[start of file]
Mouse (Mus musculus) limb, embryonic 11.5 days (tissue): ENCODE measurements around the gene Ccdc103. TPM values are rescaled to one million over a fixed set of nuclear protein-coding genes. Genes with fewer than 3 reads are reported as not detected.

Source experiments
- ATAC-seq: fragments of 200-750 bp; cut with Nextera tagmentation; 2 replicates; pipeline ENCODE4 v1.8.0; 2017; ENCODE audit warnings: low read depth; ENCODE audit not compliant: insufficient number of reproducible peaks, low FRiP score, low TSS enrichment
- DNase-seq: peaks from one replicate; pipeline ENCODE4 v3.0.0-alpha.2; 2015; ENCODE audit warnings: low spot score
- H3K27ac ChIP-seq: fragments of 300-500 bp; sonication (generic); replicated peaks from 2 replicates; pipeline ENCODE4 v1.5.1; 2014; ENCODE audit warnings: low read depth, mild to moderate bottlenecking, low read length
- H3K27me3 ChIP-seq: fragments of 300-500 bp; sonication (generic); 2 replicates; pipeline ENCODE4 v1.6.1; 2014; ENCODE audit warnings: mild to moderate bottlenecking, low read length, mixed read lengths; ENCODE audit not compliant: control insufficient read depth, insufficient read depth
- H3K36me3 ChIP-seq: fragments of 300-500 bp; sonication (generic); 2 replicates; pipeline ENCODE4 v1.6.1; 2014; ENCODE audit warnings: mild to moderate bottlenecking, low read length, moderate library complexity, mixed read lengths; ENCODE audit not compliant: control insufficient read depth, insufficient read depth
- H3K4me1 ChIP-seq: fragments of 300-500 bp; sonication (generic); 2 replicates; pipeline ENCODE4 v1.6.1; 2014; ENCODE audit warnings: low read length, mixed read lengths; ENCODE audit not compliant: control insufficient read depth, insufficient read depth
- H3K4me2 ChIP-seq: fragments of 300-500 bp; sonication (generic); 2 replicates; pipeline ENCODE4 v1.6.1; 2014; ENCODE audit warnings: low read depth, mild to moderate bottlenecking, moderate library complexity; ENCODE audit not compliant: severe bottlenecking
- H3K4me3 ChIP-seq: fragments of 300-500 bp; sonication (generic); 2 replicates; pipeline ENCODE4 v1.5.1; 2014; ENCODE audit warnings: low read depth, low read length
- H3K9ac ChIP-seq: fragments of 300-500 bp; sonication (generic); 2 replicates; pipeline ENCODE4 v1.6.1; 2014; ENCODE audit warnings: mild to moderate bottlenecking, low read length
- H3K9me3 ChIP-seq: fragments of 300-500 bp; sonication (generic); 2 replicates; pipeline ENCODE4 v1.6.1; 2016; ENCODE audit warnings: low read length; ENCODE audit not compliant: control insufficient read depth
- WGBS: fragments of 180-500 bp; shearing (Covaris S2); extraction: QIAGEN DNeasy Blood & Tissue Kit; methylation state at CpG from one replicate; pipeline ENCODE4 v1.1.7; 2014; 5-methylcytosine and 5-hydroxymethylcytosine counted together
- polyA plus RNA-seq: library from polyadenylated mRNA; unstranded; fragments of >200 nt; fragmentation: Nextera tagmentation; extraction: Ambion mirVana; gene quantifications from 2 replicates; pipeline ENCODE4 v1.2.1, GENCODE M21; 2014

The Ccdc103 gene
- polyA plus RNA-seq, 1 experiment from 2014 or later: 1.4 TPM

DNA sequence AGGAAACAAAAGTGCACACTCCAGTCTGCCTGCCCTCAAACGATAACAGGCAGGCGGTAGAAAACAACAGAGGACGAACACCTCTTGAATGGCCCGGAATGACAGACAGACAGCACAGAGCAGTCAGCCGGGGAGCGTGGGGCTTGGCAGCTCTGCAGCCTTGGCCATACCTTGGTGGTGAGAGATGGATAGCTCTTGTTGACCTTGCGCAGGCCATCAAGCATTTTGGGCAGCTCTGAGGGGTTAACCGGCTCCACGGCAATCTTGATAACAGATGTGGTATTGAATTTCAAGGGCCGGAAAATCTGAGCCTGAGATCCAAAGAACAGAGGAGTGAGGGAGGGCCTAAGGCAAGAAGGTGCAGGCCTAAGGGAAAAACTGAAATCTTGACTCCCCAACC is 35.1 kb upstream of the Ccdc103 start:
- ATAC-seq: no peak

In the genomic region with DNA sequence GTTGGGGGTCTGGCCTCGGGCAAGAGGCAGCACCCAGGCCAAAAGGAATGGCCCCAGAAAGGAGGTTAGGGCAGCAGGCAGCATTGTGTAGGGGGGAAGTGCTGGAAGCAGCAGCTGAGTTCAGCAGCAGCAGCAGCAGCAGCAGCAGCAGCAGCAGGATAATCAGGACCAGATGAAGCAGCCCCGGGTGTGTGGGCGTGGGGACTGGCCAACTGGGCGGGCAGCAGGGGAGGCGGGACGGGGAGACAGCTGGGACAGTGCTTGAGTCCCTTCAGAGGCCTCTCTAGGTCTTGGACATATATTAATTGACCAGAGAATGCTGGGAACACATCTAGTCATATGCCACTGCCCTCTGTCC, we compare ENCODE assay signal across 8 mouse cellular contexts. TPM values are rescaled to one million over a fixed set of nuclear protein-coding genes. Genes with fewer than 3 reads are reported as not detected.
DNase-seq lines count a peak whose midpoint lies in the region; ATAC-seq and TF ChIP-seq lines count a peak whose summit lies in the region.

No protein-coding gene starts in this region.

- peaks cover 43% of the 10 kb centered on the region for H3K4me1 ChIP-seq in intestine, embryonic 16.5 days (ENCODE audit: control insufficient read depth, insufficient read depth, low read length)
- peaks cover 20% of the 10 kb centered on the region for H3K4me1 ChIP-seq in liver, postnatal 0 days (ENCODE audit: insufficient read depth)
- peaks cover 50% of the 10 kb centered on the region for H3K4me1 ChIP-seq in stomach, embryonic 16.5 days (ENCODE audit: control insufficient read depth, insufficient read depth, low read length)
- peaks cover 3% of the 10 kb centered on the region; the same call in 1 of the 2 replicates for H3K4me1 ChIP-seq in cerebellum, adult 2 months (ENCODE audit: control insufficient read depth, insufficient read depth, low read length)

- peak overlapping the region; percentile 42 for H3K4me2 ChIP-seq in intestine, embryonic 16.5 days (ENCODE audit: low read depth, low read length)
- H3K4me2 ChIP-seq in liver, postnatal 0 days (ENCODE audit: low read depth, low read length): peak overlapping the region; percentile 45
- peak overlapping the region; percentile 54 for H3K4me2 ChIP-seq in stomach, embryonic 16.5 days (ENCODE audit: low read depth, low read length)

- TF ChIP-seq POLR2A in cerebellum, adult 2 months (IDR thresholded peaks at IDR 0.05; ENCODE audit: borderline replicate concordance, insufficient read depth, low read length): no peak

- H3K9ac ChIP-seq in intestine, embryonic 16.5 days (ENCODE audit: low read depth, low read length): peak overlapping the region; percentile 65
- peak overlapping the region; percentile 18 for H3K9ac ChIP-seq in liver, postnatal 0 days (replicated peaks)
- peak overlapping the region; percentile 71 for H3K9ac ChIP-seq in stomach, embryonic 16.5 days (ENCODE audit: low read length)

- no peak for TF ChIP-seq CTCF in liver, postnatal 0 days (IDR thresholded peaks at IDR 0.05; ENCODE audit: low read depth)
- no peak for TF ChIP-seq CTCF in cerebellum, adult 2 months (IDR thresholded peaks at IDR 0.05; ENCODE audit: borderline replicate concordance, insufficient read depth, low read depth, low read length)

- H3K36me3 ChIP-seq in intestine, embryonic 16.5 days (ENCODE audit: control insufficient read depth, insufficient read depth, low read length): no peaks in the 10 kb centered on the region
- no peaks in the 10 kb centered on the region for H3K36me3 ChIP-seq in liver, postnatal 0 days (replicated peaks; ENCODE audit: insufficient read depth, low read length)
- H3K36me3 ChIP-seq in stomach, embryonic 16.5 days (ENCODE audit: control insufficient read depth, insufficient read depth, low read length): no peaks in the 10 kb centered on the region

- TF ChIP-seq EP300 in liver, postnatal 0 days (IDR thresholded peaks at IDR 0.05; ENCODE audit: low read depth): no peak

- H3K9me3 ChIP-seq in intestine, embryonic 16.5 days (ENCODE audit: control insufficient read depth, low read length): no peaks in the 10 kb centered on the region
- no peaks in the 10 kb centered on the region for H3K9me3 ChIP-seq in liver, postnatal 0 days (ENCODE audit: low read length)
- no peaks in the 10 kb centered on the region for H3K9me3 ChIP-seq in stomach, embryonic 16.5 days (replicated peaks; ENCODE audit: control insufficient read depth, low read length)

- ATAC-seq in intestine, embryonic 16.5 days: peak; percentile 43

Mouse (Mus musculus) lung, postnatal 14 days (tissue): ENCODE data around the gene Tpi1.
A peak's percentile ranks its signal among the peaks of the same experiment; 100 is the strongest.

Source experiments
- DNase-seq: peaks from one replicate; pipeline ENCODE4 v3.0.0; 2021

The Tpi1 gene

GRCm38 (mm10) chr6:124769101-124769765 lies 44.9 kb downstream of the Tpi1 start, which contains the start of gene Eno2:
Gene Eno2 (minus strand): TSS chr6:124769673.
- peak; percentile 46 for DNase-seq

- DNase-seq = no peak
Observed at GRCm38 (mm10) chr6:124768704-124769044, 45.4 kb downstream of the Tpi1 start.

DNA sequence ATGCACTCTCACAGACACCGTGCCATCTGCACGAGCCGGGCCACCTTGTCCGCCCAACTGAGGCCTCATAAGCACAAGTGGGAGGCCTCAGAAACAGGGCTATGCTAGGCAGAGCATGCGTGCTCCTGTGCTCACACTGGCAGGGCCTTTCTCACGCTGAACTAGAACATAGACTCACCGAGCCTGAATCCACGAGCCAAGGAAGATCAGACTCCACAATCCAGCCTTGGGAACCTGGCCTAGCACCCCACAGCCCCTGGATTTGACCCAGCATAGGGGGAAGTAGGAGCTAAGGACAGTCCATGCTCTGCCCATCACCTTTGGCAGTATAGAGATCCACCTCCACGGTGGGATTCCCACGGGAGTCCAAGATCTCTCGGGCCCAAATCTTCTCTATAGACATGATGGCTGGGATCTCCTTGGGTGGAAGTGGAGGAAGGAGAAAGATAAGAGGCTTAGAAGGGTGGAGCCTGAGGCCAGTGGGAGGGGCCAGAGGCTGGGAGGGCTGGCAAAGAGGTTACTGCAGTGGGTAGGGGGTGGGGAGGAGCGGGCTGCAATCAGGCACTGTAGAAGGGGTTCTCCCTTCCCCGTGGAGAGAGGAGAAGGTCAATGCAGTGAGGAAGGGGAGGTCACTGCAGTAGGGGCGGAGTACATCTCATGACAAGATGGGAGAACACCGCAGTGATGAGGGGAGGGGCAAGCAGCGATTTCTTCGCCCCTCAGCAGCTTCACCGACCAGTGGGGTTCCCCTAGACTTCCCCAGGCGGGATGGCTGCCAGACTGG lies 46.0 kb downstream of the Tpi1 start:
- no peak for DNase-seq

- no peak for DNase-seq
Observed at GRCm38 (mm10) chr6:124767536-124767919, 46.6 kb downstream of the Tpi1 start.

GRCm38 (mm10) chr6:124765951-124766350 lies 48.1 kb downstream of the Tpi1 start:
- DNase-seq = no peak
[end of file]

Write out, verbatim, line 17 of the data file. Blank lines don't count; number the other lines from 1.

DNA sequence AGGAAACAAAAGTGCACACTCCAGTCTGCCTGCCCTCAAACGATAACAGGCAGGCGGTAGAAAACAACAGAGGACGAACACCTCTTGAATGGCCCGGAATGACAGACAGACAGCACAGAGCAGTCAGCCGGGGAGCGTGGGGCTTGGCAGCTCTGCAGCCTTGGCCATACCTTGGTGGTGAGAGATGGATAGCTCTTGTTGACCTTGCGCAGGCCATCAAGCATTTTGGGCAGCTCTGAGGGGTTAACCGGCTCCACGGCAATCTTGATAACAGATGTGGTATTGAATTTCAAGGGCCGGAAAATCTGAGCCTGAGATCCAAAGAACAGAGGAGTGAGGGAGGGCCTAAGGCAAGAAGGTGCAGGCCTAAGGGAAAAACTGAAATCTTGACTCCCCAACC is 35.1 kb upstream of the Ccdc103 start: